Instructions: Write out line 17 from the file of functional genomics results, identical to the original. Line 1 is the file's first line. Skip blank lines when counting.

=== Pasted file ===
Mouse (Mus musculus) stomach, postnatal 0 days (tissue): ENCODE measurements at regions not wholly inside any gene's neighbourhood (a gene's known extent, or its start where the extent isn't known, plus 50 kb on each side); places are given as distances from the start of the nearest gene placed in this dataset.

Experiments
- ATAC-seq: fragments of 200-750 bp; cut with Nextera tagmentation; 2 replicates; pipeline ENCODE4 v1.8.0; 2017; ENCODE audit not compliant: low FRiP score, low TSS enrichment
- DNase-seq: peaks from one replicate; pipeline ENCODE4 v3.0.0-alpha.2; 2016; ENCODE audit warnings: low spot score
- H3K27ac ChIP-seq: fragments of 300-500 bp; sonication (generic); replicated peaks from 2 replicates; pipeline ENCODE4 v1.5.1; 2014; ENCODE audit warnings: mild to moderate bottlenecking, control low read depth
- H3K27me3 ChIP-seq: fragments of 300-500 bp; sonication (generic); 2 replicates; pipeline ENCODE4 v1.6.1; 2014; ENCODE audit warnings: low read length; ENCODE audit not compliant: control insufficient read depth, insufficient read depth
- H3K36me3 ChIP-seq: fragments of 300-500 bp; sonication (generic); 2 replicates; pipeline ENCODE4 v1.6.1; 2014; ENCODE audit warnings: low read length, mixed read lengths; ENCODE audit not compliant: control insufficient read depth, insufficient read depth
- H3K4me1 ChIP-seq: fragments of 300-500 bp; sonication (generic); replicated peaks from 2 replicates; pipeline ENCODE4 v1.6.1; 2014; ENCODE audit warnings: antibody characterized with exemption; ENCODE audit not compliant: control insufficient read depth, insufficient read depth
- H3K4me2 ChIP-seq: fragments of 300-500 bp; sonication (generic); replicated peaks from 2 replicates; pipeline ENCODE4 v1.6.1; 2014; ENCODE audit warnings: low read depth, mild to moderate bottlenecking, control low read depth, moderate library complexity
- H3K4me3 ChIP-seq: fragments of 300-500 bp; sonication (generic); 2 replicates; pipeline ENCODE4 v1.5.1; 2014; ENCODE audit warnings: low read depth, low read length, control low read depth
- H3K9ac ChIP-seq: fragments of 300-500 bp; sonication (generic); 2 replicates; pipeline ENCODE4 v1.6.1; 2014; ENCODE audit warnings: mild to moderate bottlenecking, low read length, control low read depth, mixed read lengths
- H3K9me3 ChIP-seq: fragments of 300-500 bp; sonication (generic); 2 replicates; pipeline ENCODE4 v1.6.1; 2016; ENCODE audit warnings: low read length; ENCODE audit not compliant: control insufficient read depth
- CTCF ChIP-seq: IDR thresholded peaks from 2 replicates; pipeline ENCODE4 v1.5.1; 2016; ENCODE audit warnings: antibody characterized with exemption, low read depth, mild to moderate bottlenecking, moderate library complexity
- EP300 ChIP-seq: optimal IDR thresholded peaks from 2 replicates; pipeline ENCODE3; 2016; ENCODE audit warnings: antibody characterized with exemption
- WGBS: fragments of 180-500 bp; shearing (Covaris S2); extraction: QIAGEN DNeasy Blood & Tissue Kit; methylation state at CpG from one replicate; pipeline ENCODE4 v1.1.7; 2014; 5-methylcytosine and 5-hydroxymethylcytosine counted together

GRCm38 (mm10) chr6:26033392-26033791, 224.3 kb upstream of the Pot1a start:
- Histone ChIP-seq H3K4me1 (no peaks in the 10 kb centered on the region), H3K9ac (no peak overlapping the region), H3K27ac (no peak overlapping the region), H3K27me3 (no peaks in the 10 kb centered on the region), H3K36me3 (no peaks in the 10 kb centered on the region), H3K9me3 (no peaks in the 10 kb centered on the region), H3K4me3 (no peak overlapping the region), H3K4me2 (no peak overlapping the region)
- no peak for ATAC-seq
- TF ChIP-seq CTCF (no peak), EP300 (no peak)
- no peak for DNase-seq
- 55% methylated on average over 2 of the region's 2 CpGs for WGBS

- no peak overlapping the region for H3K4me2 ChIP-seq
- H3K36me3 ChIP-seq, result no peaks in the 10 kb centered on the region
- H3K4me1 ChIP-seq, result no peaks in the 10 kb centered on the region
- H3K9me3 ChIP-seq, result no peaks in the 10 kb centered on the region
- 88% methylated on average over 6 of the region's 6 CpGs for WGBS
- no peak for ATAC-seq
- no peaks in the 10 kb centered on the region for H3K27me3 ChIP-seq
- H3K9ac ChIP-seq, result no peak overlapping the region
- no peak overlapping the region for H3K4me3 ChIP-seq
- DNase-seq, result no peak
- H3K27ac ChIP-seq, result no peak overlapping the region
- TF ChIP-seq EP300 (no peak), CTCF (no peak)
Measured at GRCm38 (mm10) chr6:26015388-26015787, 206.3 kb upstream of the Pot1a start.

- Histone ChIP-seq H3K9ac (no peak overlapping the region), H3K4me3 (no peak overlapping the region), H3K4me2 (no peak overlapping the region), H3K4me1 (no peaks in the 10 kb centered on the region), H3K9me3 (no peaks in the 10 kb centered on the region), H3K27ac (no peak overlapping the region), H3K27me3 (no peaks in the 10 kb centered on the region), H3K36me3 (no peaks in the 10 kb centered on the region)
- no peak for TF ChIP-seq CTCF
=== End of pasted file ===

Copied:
- Histone ChIP-seq H3K4me1 (no peaks in the 10 kb centered on the region), H3K9ac (no peak overlapping the region), H3K27ac (no peak overlapping the region), H3K27me3 (no peaks in the 10 kb centered on the region), H3K36me3 (no peaks in the 10 kb centered on the region), H3K9me3 (no peaks in the 10 kb centered on the region), H3K4me3 (no peak overlapping the region), H3K4me2 (no peak overlapping the region)